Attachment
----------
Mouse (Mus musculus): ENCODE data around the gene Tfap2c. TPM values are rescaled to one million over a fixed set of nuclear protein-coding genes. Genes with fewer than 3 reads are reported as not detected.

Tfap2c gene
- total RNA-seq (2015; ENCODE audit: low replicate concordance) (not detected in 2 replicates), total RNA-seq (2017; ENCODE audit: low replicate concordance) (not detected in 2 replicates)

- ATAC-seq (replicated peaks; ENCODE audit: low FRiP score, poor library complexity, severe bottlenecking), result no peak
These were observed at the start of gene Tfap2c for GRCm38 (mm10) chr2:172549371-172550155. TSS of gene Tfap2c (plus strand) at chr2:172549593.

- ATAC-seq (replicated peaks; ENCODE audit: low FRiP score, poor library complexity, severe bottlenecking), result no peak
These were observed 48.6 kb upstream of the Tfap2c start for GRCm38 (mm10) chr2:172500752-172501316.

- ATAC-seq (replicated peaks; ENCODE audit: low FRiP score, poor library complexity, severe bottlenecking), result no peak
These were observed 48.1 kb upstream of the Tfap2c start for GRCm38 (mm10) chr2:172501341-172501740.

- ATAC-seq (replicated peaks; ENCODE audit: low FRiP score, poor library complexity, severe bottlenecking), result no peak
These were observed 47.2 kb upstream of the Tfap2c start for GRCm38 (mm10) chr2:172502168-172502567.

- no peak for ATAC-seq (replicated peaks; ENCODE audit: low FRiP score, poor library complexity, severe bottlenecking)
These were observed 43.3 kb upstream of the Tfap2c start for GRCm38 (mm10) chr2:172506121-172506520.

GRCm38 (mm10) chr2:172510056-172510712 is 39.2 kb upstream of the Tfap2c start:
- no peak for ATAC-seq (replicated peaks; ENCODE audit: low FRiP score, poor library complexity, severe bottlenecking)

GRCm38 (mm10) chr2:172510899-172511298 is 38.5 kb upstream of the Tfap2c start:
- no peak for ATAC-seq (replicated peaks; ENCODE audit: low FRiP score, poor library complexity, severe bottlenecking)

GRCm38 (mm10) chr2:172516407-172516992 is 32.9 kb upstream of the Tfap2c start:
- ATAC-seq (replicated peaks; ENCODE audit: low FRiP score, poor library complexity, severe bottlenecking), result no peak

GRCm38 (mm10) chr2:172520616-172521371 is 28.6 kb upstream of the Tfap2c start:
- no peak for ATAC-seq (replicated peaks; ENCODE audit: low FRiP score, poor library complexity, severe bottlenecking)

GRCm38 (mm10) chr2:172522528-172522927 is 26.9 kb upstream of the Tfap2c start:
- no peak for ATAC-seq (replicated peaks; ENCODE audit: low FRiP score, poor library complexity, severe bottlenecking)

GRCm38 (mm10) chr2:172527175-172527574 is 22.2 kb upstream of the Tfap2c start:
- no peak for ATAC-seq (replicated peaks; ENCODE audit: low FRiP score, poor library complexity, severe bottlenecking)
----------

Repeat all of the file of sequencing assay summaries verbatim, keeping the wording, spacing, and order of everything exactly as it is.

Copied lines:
Mouse (Mus musculus): ENCODE data around the gene Tfap2c. TPM values are rescaled to one million over a fixed set of nuclear protein-coding genes. Genes with fewer than 3 reads are reported as not detected.

Tfap2c gene
- total RNA-seq (2015; ENCODE audit: low replicate concordance) (not detected in 2 replicates), total RNA-seq (2017; ENCODE audit: low replicate concordance) (not detected in 2 replicates)

- ATAC-seq (replicated peaks; ENCODE audit: low FRiP score, poor library complexity, severe bottlenecking), result no peak
These were observed at the start of gene Tfap2c for GRCm38 (mm10) chr2:172549371-172550155. TSS of gene Tfap2c (plus strand) at chr2:172549593.

- ATAC-seq (replicated peaks; ENCODE audit: low FRiP score, poor library complexity, severe bottlenecking), result no peak
These were observed 48.6 kb upstream of the Tfap2c start for GRCm38 (mm10) chr2:172500752-172501316.

- ATAC-seq (replicated peaks; ENCODE audit: low FRiP score, poor library complexity, severe bottlenecking), result no peak
These were observed 48.1 kb upstream of the Tfap2c start for GRCm38 (mm10) chr2:172501341-172501740.

- ATAC-seq (replicated peaks; ENCODE audit: low FRiP score, poor library complexity, severe bottlenecking), result no peak
These were observed 47.2 kb upstream of the Tfap2c start for GRCm38 (mm10) chr2:172502168-172502567.

- no peak for ATAC-seq (replicated peaks; ENCODE audit: low FRiP score, poor library complexity, severe bottlenecking)
These were observed 43.3 kb upstream of the Tfap2c start for GRCm38 (mm10) chr2:172506121-172506520.

GRCm38 (mm10) chr2:172510056-172510712 is 39.2 kb upstream of the Tfap2c start:
- no peak for ATAC-seq (replicated peaks; ENCODE audit: low FRiP score, poor library complexity, severe bottlenecking)

GRCm38 (mm10) chr2:172510899-172511298 is 38.5 kb upstream of the Tfap2c start:
- no peak for ATAC-seq (replicated peaks; ENCODE audit: low FRiP score, poor library complexity, severe bottlenecking)

GRCm38 (mm10) chr2:172516407-172516992 is 32.9 kb upstream of the Tfap2c start:
- ATAC-seq (replicated peaks; ENCODE audit: low FRiP score, poor library complexity, severe bottlenecking), result no peak

GRCm38 (mm10) chr2:172520616-172521371 is 28.6 kb upstream of the Tfap2c start:
- no peak for ATAC-seq (replicated peaks; ENCODE audit: low FRiP score, poor library complexity, severe bottlenecking)

GRCm38 (mm10) chr2:172522528-172522927 is 26.9 kb upstream of the Tfap2c start:
- no peak for ATAC-seq (replicated peaks; ENCODE audit: low FRiP score, poor library complexity, severe bottlenecking)

GRCm38 (mm10) chr2:172527175-172527574 is 22.2 kb upstream of the Tfap2c start:
- no peak for ATAC-seq (replicated peaks; ENCODE audit: low FRiP score, poor library complexity, severe bottlenecking)